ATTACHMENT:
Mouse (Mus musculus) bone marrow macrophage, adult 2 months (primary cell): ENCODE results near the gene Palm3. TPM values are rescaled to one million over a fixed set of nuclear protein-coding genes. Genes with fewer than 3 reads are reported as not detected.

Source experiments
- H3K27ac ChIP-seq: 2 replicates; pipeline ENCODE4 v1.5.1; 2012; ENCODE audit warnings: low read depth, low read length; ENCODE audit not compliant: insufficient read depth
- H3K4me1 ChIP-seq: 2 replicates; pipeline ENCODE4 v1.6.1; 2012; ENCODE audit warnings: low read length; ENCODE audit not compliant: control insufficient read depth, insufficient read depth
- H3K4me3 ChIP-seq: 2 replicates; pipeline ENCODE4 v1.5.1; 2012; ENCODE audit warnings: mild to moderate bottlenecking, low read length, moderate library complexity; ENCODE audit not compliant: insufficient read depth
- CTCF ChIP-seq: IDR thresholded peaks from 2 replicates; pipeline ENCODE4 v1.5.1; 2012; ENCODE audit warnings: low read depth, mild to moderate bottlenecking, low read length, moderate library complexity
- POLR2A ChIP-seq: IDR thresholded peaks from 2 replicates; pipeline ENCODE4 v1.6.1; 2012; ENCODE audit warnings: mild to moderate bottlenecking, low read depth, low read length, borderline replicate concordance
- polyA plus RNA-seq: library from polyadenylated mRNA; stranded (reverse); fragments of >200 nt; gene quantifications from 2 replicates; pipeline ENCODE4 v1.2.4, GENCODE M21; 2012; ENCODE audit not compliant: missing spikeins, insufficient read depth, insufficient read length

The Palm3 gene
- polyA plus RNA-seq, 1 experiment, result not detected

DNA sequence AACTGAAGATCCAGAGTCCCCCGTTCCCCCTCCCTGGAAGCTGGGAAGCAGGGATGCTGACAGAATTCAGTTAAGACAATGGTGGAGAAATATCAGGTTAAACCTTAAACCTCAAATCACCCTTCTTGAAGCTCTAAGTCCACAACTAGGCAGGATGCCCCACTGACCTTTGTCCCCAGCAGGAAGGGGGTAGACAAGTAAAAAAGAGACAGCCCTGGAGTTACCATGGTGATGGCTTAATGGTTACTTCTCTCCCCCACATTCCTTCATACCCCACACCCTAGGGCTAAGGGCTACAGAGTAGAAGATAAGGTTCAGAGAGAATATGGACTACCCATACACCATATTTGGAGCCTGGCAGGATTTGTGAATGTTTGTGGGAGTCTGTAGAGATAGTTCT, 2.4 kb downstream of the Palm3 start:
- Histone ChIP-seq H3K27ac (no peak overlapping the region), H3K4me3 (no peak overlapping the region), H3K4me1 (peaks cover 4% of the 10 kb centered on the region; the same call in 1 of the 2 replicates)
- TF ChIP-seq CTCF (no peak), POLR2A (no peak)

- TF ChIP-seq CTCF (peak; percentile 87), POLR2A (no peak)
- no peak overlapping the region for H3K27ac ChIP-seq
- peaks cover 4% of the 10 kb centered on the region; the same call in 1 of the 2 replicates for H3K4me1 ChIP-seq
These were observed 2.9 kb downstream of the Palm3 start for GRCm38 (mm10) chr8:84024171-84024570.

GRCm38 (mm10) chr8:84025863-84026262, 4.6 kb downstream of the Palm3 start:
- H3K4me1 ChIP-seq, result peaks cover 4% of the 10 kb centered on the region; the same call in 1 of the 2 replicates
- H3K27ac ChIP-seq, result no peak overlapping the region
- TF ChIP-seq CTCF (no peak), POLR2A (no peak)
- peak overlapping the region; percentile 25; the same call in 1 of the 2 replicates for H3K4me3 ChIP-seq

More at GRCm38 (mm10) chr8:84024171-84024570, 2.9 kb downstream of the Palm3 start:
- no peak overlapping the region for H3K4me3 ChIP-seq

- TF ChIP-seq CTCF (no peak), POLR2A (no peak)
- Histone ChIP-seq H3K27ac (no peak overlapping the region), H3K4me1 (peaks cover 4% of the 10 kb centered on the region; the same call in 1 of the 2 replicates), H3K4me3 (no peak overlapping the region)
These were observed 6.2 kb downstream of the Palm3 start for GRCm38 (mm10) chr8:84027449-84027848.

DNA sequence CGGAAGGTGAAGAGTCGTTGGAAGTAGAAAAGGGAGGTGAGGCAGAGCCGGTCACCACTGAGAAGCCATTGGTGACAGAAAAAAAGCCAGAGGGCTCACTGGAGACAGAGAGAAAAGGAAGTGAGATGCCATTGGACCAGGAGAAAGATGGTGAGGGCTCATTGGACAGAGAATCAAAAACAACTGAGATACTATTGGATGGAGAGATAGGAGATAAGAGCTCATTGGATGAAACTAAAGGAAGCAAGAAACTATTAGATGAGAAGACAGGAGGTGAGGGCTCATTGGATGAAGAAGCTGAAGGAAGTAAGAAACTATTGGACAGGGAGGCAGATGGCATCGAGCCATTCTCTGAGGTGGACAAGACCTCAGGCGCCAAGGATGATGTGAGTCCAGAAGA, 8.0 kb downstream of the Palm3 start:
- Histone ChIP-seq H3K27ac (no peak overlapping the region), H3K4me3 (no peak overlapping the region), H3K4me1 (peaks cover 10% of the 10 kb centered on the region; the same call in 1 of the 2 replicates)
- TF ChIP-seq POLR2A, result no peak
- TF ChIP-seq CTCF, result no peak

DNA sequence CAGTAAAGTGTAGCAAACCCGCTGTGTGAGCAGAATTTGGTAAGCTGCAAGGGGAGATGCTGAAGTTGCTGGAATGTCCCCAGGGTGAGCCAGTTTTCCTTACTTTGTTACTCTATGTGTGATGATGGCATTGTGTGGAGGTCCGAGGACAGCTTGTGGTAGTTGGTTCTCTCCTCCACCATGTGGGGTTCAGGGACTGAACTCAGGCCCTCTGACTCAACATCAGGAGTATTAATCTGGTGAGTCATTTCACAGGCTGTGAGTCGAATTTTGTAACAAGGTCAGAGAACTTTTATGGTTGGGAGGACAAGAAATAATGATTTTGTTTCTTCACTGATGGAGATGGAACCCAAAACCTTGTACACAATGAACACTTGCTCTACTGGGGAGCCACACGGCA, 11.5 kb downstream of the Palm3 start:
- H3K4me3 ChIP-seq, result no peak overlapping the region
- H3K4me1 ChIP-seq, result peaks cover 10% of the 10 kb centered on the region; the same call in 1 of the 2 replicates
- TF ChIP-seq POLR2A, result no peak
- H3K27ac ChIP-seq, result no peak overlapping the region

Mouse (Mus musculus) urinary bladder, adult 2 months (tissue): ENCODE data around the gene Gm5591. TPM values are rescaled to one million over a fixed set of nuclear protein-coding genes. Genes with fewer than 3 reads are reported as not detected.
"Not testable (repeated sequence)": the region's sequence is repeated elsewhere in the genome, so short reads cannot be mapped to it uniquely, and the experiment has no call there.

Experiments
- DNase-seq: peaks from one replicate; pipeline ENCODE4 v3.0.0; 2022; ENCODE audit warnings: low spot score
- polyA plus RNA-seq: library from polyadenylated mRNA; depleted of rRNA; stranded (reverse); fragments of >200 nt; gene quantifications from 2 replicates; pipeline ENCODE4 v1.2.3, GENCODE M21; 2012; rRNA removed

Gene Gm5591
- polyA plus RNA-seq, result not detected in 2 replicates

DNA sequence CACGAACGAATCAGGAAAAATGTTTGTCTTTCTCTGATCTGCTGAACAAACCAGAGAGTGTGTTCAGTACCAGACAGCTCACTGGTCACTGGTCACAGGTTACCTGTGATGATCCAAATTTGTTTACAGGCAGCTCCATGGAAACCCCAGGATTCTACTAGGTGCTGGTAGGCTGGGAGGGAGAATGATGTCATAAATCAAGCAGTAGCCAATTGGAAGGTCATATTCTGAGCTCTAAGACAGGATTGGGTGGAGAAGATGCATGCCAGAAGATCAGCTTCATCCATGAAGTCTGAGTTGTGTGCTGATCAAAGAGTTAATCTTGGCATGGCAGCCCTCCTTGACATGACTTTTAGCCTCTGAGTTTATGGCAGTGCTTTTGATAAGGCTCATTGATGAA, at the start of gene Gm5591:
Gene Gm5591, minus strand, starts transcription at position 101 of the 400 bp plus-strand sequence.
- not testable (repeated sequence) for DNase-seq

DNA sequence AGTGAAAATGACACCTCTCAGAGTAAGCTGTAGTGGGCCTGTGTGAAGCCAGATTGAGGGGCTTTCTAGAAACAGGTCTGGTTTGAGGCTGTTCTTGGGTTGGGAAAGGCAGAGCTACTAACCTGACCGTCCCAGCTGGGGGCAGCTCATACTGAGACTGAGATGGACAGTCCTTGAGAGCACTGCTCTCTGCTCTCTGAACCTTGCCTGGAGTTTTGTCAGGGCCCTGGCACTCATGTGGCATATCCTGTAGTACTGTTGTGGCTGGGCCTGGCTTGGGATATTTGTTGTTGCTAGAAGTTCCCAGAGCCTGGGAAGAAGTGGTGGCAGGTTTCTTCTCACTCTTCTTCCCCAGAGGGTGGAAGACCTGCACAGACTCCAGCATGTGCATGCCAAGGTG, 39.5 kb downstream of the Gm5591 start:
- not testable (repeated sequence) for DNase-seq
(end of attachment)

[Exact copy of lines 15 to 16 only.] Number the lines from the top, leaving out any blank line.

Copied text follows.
- no peak overlapping the region for H3K27ac ChIP-seq
- peaks cover 4% of the 10 kb centered on the region; the same call in 1 of the 2 replicates for H3K4me1 ChIP-seq